This is a technical article written mostly because an ethical matter[1].

Making Mutt Vi Users Friendly

The aim of these patches (tarball) is to provide an option (esc_key_aborts) for Vi users convenience.  When enabled, it replaces the abort ^G key binding for Esc.  To enable it:

:set esc_key_aborts

Caveat: as it's warned in the man page entry added by these patches, while this option is enabled, the Esc-key (Meta-key) bindings stop functioning.  This does NOT affect arrows, Home, End, PgUp, PgDown, etc. or any other of those keys that generate escape sequences in themselves.

You'll find remove.esc.bindings.rc among the files included in this tarball, that sourced from your muttrc removes all ESC+key default key bindings.  This is just to avoid the hardcoded key bindings that otherwise will still be shown in menus and help.  You may also try the vi.bindings.rc one.

Mutt maintainer disregarded these patches

In 2017 I published these patches on mut-dev mailing list[2].

You've may been wondering:

Why one key binding needs such special treatment?

Before letting suspicion and fear mislead your judgment (like it happened to those guys in mutt-dev) take some time to perform the following tests:

  1. Open Mutt (as provided, WITHOUT my patches) in a xterm.
  2. Open XTerm menu (Ctrl+left_click) and deselect “Meta Sends Escape” option.
  3. Now try any Meta+key bound command under Mutt.

    They didn't work, did they?  Now, without touching anything:
  4. Type “:” under Mutt and write:

    :set meta_key
  5. Try again some Meta+key command.

Ah, the Meta+key bindings work again!  But in the second case thanks to a mutt option intended to make Meta work on shells, terminals or ttys that aren't able to handle it by themselves (see "meta_key" option in muttrc(5).)

Now you are aware of two important details, first that the cause of the “confusion,” the infamous Meta key, has been there since ever, second that whoever wrote the meta_key option hack wasn't afraid (as the current maintainer) of touching a “low level function.”  Let's take a look to curses_lib.c:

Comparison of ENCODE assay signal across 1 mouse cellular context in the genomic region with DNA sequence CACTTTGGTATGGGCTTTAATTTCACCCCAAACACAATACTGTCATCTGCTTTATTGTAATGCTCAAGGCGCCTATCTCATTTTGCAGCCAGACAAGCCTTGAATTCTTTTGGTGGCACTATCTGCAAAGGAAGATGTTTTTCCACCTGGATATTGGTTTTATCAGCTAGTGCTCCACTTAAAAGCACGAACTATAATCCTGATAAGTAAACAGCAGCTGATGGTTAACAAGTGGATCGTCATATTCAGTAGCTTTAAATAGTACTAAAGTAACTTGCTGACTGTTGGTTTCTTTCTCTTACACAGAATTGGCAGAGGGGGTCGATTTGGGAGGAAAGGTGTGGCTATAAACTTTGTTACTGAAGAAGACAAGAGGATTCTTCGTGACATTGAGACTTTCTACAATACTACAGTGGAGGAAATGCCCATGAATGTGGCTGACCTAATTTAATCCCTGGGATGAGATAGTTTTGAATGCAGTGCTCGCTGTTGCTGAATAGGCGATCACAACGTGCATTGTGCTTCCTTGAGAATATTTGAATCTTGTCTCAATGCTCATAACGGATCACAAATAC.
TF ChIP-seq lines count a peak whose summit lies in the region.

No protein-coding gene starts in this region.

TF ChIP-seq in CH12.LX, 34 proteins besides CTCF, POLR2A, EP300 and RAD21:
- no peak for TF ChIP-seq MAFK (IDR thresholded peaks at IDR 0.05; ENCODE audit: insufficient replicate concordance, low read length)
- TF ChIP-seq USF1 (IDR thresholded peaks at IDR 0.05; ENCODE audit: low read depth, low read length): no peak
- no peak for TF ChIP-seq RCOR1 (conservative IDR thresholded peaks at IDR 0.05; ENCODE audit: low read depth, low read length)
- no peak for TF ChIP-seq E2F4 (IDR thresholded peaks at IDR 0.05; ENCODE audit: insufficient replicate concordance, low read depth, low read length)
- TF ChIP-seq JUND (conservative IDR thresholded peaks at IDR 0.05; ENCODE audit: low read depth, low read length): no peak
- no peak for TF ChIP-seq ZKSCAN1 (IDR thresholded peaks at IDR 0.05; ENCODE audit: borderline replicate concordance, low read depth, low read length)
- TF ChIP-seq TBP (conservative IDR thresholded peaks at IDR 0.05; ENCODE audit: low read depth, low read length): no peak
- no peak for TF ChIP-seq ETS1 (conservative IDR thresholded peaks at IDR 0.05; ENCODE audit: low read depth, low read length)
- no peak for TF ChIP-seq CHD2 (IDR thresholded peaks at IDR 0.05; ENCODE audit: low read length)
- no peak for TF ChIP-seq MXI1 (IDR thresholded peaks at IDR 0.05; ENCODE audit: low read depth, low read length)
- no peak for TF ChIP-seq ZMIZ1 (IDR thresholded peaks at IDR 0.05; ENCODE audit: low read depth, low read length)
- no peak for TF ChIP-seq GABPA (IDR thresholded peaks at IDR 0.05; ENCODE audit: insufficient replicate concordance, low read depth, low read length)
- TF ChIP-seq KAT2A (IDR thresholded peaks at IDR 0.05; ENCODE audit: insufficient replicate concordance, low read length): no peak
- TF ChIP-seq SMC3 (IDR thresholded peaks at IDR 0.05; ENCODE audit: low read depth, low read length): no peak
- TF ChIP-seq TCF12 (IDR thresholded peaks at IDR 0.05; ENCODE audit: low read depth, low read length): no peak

event_t mutt_getch (void)


  if ((ch & 0x80) && option (OPTMETAKEY))
    /* send ALT-x as ESC-x */
    ch &= ~0x80;
    mutt_unget_event (ch, 0); = '\033';
    ret.op = 0;
    return ret;



This conditional is placed right above of where my patches insert the esc_key_aborts option.  Now you know that:

The Meta key is not a Mutt nor even a ncurses problem

From all keys used as modifiers (eg Ctrl, Shift, Alt,) the Meta one is a special problematic case that may need a different workaround depending on the environment you are.  If you haven't noticed this problem so far is because those who mounted the OS or the Linux distribution you've been using already took care of disguising this inconsistency with some workaround.  It seems ncurses doesn't provide an easy, clean way to make these two options live together:

Using Esc as a modifier


Using Esc to abort

It does, however, provide a way to make arrows, Home, End, PgUp, PgDown, etc. work (see “keypad” option in getch(3).)  So, again, the problematic case is the Meta key.  I'm pretty sure Mutt creators decided to hardcode ^G to abort just to avoid overcomplicated workarounds (the same did W3M ncurses web browser developers.)

But the problem doesn't end there, besides ^G Mutt developers hardcoded another 333 key bindings from which 39 are Esc prefixed (see functions.h.)  So, even if any of those “perfectionists” in mutt-dev are able to translate their wishes to code, (eg the one demanding that there must be a way to bind the abort function to any key,) unless the maintainer – “conservative” as they consider him (someone else converted Mutt in a command line version of Thunderbird while he was taking a nap :-)) – let them remove the hardcoded key bindings, the “confusion” will still be there in any or other way.

In summary, my patches are another hack like the “meta_key” one (or like the other hundred you'll surely find digging in mutt code.)  But, if you're a vi user like me, tired of hitting the Esc key by mistake again and again and “curse” curses developers mothers :-), you know these patches deserved a bit more attention.  And for all the explained above, I doubt you'll find a more clean, effective and harmless way to do it.


(1) Time ago this (personal) web site was plenty of free software related articles sharing configuration tips and shell scripting working examples for unix-like system usage and administration.  That was my little contribution.  At some point I got so tired of the level of hypocrisy, hostility, irrationality and, over all, the lack of common sense I suffered in mailing lists and forums that I decided to stop writing about it and deleting all that content from my site.

(2) The list doesn't show all the messages I sent, I ignore if because a majordomo problem or if they were deleted.  The tarball posted in this message, was a second different proposal that I decided to discard, there was another message with a tarball containing the version I'm sharing now that isn't showed in the list.  It's also important to notice that my httpd logs at that time showed just one download of the tarballs I posted in that list, from an IP located in Europe, what means it wasn't the maintainer.  That's why, as I suggest in the title, I consider that my patches were not exactly rejected but plainly ignored.

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